They met on a blind date in 1949 and married two years later. They lived in the same Cape Cod-style house in Silver Spring for nearly 50 years. So when Leonard Crierie was diagnosed with Alzheimer’s disease in 2005, there was no question that his wife, Betty, would take care of him at home for as long as she could.
Betty led him into the shower, helped him dress each morning and took him everywhere with her because, once he started wandering, as some dementia patients do, she dared not leave him alone. She learned how to change the colostomy bag he wore since he’d survived rectal cancer years earlier. She slept, fitfully, with a monitor by her bed so that she could respond if he needed her at night.
“It was difficult, but I was able to take care of him,” says Betty, now 80. “Because it happens slowly, you don’t realize how bad it’s getting.”
She agreed to have Leonard attend an adult day program at nearby Holy Cross Hospital — he enjoyed socializing there — so that she could get a few hours’ break several times a week; she found a Holy Cross caregivers support group very useful. But she refused the pleas from her three adult children to hire an aide to help at home. “I always felt like I had it under control,” she explains, though her children thought the $18-an-hour cost also troubled a frugal woman who shops at dollar stores.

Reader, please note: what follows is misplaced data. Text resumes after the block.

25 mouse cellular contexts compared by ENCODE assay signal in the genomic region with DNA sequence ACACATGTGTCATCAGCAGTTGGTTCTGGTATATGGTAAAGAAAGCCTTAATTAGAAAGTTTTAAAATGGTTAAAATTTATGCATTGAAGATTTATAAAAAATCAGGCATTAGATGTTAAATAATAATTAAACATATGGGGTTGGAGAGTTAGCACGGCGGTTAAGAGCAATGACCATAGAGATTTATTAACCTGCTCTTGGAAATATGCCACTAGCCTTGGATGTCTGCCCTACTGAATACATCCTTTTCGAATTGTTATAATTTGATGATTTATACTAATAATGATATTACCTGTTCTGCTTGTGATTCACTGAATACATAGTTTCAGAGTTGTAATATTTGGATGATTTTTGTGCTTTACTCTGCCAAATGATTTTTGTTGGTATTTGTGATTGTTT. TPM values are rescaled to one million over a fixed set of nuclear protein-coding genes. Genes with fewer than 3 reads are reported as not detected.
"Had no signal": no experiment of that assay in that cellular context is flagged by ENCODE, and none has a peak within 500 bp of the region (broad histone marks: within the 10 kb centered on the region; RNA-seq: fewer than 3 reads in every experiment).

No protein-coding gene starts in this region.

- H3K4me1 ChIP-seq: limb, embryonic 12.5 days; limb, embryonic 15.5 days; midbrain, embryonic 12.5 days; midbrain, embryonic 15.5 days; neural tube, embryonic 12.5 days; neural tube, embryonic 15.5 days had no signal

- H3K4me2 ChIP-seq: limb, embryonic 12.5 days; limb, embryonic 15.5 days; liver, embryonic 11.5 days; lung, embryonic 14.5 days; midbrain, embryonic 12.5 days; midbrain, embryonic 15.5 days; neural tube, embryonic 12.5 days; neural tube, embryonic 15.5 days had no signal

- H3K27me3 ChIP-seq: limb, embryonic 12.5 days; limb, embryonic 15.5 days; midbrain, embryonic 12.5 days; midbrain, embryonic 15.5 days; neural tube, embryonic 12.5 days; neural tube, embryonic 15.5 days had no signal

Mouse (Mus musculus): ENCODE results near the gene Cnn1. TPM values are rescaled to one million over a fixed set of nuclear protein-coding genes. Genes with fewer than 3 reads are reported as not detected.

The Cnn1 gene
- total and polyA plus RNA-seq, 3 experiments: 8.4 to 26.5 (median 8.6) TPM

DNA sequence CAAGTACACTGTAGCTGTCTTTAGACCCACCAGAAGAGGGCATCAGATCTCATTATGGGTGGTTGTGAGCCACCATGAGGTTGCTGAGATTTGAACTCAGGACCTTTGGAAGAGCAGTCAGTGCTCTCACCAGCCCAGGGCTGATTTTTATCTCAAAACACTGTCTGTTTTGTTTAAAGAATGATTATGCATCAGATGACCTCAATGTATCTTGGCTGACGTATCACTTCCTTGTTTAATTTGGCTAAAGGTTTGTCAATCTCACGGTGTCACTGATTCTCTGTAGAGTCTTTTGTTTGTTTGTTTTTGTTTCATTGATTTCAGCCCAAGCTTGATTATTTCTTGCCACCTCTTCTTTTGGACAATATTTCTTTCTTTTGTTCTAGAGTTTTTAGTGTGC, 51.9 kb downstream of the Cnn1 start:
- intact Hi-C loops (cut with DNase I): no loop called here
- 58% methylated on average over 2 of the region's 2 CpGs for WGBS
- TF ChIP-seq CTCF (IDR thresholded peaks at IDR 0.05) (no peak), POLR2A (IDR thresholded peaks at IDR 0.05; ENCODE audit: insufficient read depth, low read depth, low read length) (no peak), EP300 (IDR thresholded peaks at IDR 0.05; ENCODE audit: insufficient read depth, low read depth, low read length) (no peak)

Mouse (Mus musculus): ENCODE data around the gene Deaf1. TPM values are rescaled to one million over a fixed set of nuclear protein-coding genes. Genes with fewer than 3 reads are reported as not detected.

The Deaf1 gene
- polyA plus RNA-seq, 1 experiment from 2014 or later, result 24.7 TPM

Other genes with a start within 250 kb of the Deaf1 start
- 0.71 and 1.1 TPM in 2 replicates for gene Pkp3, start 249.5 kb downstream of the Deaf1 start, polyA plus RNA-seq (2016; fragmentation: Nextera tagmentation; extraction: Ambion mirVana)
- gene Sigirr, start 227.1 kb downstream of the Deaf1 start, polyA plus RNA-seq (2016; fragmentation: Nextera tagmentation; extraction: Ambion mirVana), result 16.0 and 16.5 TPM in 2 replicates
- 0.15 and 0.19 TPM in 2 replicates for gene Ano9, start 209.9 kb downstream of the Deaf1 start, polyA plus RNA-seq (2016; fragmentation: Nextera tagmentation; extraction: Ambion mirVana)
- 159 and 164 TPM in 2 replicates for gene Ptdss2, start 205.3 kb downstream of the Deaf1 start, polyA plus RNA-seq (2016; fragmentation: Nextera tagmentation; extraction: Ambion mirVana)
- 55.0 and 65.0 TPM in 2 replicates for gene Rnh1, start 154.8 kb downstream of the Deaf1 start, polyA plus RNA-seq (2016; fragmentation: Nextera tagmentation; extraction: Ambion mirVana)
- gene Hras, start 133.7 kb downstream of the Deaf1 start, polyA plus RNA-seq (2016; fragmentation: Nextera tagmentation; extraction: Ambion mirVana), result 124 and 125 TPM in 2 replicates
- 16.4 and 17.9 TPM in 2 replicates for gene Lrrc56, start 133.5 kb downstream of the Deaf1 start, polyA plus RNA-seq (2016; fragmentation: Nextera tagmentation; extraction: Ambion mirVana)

As the months passed, “we could see the stress level affecting her,” recalls her daughter Linda Fenlon. “The frustrating part was, we wanted her to have some independence, some quality of life. But she saw it as her duty in life to take care of him.”
For four years, Betty Crierie rarely asked for or accepted her family’s help, until a Wednesday last June. As she left her support group meeting, she remembers, “I got this funny feeling in my chest.” It worsened on the 10-minute drive home. She called her daughter and said, “I’m calling 911. I think I’m having a heart attack.”